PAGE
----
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It seems like an eternity since I signed up to do a parachute jump in aid of Marie Curie Care.  It has taken me six months and four attempts to get there but this weekend finally saw me place my life into the hands of a professional sky diver as I buckled up to him and jumped from a plane at 13000 feet.

As a teenager I went to watch my Dad parachuting with the Royal Marine Reserves. He was a very determined man and a bit of an adventurer in his own way. He instilled in me a sense of belief that if I really wanted to do something then I would find a way. Well, it took me twenty odd years and a final soul searching session to decide that this was somehting that I really wanted to do. So a quick internet search and fifteen minutes later I was registered and had a Just Giving page set up.

Having a long weekend was also a great excuse to combine my jump with another long held ambition to visit Norfolk as the centre was right on the Norfolk/Suffolk border  but more about that later.

Hermann on site

Waking up in Hermann to brilliant sunshine brought about a real sense that this was going to happen. And then from nowhere the snow arrived leaving me with an uneasy feeling that this wasnt going to happen again but I remained positive. If it wasnt going to happen then at least I woudl be able to explore Suffolk and Norfolk. Off we tootled to the airfield in a real blizzard.

There were six of us jumping that morning and I chatted to most of them as we sat in the cafe whiling away the time whilst waiting for the go ahead. Of the six only two of us were doing the jump to raise money for charity and everybody else was there for birthday treats. I was really inspired to hear why Mickys@the Garage was raising money for Aspire and the great work that they do supporting  people with spinal injuries.  One man had bought his own jump for his 26th birthday, well it beats getting a tatoo. The other three had been given the presents for special birthdays ranging from 18th to 60th! Goes to show that you are never too young or too old to follow your dreams.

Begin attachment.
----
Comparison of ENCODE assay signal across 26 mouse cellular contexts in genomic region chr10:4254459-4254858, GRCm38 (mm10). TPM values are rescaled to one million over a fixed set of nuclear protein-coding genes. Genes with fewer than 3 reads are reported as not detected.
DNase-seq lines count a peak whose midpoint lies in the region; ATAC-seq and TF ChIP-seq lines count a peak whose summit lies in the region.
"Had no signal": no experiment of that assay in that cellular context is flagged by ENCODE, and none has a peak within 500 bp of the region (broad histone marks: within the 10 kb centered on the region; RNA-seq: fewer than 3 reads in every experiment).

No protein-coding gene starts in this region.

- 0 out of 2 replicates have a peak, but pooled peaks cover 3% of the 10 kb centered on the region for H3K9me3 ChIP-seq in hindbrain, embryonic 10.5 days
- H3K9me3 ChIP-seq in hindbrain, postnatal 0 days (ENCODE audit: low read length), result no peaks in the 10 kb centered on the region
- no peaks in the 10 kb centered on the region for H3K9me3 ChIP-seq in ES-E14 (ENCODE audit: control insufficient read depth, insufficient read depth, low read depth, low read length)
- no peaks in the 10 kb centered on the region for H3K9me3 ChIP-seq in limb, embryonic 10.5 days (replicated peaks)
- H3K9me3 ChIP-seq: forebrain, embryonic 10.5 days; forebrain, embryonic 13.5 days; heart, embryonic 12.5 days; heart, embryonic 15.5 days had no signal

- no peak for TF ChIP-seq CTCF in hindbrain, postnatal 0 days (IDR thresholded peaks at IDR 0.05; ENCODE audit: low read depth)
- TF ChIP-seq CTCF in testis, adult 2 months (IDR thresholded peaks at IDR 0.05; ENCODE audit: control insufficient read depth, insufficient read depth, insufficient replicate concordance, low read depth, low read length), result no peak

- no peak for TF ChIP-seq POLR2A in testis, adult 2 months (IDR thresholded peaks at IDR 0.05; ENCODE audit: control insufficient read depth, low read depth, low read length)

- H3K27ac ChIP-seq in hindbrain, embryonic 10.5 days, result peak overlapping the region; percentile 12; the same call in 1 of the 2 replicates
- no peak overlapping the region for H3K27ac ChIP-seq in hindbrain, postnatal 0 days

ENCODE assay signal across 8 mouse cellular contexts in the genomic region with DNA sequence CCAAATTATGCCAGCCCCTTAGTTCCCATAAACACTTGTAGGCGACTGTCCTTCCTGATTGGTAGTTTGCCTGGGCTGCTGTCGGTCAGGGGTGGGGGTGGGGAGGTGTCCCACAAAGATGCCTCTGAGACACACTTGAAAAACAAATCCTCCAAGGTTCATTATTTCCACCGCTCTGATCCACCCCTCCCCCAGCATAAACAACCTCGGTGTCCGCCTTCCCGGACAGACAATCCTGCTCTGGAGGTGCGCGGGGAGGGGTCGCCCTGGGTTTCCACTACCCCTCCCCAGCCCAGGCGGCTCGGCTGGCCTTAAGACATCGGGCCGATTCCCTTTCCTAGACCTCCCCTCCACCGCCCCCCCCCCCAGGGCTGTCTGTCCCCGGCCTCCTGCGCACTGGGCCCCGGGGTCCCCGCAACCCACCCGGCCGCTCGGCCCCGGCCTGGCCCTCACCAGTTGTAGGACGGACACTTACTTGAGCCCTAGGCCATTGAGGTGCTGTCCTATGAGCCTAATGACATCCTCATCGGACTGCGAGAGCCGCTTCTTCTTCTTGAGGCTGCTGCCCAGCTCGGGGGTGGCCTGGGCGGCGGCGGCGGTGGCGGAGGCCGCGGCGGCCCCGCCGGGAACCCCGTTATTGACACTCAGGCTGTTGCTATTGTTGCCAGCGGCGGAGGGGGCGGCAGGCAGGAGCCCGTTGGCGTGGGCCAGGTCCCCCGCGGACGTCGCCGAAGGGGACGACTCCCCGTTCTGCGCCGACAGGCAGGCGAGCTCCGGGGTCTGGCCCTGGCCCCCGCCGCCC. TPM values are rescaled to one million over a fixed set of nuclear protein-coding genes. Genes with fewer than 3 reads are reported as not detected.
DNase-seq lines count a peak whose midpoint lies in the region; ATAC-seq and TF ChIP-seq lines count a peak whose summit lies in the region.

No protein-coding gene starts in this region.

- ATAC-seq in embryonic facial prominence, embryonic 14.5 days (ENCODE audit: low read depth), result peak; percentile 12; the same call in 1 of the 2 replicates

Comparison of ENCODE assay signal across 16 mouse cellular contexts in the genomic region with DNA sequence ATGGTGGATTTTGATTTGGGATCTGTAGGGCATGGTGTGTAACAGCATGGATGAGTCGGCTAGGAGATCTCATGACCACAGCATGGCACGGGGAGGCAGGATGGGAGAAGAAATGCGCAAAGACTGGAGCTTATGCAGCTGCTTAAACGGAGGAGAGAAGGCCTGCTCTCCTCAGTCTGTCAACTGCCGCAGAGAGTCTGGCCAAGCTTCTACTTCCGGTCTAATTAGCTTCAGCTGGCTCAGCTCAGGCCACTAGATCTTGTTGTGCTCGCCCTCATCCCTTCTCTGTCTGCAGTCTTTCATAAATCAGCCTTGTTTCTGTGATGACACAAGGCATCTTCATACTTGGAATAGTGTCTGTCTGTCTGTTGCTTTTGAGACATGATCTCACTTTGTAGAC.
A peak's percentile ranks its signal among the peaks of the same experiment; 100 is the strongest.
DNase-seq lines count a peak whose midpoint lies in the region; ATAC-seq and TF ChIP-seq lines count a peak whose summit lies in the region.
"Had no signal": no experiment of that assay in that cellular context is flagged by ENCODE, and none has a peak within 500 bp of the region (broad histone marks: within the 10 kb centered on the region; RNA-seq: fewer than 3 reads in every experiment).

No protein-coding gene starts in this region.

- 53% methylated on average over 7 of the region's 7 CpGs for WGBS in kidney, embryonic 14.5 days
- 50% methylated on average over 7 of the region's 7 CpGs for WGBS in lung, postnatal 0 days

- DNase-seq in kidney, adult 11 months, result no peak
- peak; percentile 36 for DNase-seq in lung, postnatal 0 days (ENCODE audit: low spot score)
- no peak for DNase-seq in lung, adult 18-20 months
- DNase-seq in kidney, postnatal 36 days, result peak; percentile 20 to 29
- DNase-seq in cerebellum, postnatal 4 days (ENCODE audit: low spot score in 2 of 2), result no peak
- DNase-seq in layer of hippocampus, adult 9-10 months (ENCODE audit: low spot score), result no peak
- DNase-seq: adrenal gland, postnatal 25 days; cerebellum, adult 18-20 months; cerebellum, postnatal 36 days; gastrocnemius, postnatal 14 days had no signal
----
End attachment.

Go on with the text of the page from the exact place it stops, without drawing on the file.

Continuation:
Suddenly from nowhere the sun came out, the snow stopped and we got the signal that the jump was to go ahead. A quick spring across to the hanger and we were soon  sitting cross legged (reminded me of school assemblies) learning all about the positions and the saftety procedures. I started to have that sense of excitement that had, until this point, been doused by the belief that this really wasn’t going to happen. After all, the previous three attempts had been cancelled due to weather and mechanical faults.

safety talks

After the safety part I heard my named called and I turned to be greeted by my professional sky diver who would be the one that I would be attached to when jumping. Tibby was Romanian, he had been skydiving since he was 17 and had lived in the UK for the last ten years. He came to the UK to follow his dream of being a skydiving professional.  As he was talking to me I couldn’t help but be reminded of my Dad and his insistence that if you really want something you can make it happen. It may take some kind of sacrifice but it can be done if you are willing to sacrifice something.

Getting Kitted up

Then we were off, walking towards the plane my heartbeat started to rise, I was so excited I found it hard to breathe. But where did all the snow go?

Heading out

Climbing to 13000 feet in a small plane with no seats and crammed in with 20 other people was a far cry from the last flight I took with Ryan Air but I did giggle thinking that maybe they are missing a trick here. I opted not to take the offer of filming my experience with a professional skydiving videographer. After all, I was doing this for charity and I felt that the £99 would be better donated to Marie Curie, that would pay for 5 hours of care! I am also a big believer in memories being far more important that physical reminders.  I do have a little bit of video footage of me landing and that is enough for me.

Then came the time to go. Shuffling along the floor of the plane to the door with the wind rushing in my face meant that I didn’t have time to really think about the fact that I was hanging out of the door with my feet dangling at 13000 feet and then I found myself freefalling into  the clouds. Whirling and swooping for ninety seconds with the wind pummelling my face, taking my breath away. Tap on my shoulder to tell me to open my arms from the crossed position and off we went soaring around the skies turning, falling and yet feeling as if I was hanging in mid air. Suddenly I felt a sharp pull up, my feet fell below me and everything went silent. Looking up I saw the canopy above me and Tibby asked if I was enjoying myself. Yes, we held a conversation as we floated on the wind. The views were magnificent and being close enough to clouds to touch them was surreal. Suffolk and Norfolk are truly beautiful from the ground but my how heavenly it looked from the skies.

free as a bird

The whole experience helped me to understand my Dad just a little bit more. I also realised that I really have to stop putting things off. It took me 27 years to do this. All that time wasted.

If you would like to help somebody who wishes to spend their last days at home with dignity and in comfort, surrounded by their loved ones then please visit my Just Giving page and sponsor me. It costs £20 to provide one hours care by a Marie Curie nurse. Every little helps.

And in celebration, I treated myself to a nice Adnams Southwold bitter. Well, when in Suffolk and all that

A pint to celebrate

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